25. C. Clavin says:

    Evans and Novak?
    Really?

  26. Pinky says:

    @Grewgills:

    He gives hardball questions to both sides

    He goes after hypocrites and blowhards on either side; conservatives for not being liberal; and liberals for not being sufficiently, consistently liberal. And he’s a lot quicker to notice hypocrisy and blowhardiness from the right.

  27. Andre Kenji says:

    I don´t know Gregory´s politics, but he is not a liberal. Both Maher and Stewart are comedians, not journalists. And frankly, when Maher is doing “serious” work he has the deepness of a plate. I like Rachel Maddow, but MTP is not her turf.

    Regarding MTP, I understand that´s very difficult to deal with the necessity of having access to politicians and asking tough questions on the same time. I asked about that to Chuck Todd on that AMA on Reddit, and he said that he hoped that politicians would not fear facing tough questions.

    But they need to fix their panel. There are dozens of economists, authors, historians, etc that could be going to their roundtable, there is no problem of access here. They don´t need the same guests every Sunday, that´s inexcusable.

  28. Grewgills says:

    @Pinky:
    I don’t agree with your characterization of his going after conservatives for not being liberal or of liberals for not being consistently liberal enough. He is quick to notice hypocrisy and blowhardiness from Fox and CNN and a couple other outlets, CNBC comes to mind. That isn’t so much a right/left split as there being a very high concentration of hypocrites and blowhards there. The ones on Fox like to call him out and he responds, usually doing far better in the exchange than they do.
    That said, even by your characterization, I don’t see how that makes him as much of a lap dog (much less more of one) as any of the Sunday morning hosts who are far more concerned with a regular supply of the usual suspects than with anything approaching journalism.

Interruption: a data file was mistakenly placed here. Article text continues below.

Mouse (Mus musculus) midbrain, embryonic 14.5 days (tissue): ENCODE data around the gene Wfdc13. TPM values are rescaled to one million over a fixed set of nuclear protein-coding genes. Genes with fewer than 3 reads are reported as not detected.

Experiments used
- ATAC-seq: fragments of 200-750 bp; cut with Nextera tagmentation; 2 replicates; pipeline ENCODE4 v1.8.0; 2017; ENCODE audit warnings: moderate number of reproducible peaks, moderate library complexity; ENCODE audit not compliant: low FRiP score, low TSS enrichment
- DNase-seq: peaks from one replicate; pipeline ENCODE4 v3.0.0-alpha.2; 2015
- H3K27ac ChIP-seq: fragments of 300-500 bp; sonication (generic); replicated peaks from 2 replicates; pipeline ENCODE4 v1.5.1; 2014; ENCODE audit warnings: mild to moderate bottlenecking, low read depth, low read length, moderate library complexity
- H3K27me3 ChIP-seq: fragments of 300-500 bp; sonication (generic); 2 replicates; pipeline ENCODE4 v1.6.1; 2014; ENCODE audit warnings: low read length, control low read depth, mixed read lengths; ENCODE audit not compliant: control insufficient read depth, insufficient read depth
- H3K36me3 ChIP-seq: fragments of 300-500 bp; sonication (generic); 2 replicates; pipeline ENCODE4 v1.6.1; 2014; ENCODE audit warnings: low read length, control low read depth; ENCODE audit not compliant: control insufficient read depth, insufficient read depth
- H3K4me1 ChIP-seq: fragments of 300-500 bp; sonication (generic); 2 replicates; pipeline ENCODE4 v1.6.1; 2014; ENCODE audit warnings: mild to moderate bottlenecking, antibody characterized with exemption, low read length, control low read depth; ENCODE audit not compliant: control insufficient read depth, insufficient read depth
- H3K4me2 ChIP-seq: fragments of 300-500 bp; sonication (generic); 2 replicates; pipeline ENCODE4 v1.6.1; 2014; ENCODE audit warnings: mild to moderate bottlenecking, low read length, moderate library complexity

29. Grewgills says:

    @Andre Kenji:

    when Maher is doing “serious” work he has the deepness of a plate

    I think you might be giving him too much credit. He has been occasionally funny, but that’s about it.

  30. gVOR08 says:

    @al-Ameda: David Brooks is a Republican partisan activist. He does the moderate act as part of being the world’s greatest concern troll.

  31. beth says:

    @Grewgills: I watched his extended interview with Panetta and was pleased to see Stewart bring up questions about paying for extended wars, caring for more vets when we can’t care for the ones we have now, how do we spread out the involvement among more Americans other than the 1% of military families that currently bear the burden. He was highly critical of Obama’s strategy (calling it incoherent) and of Congress for not coming back and debating this latest military action. None of the other interviews I’ve seen with Panetta discussed these topics – they seemed to be more typically focused on political aspects.

  32. Andre Kenji says: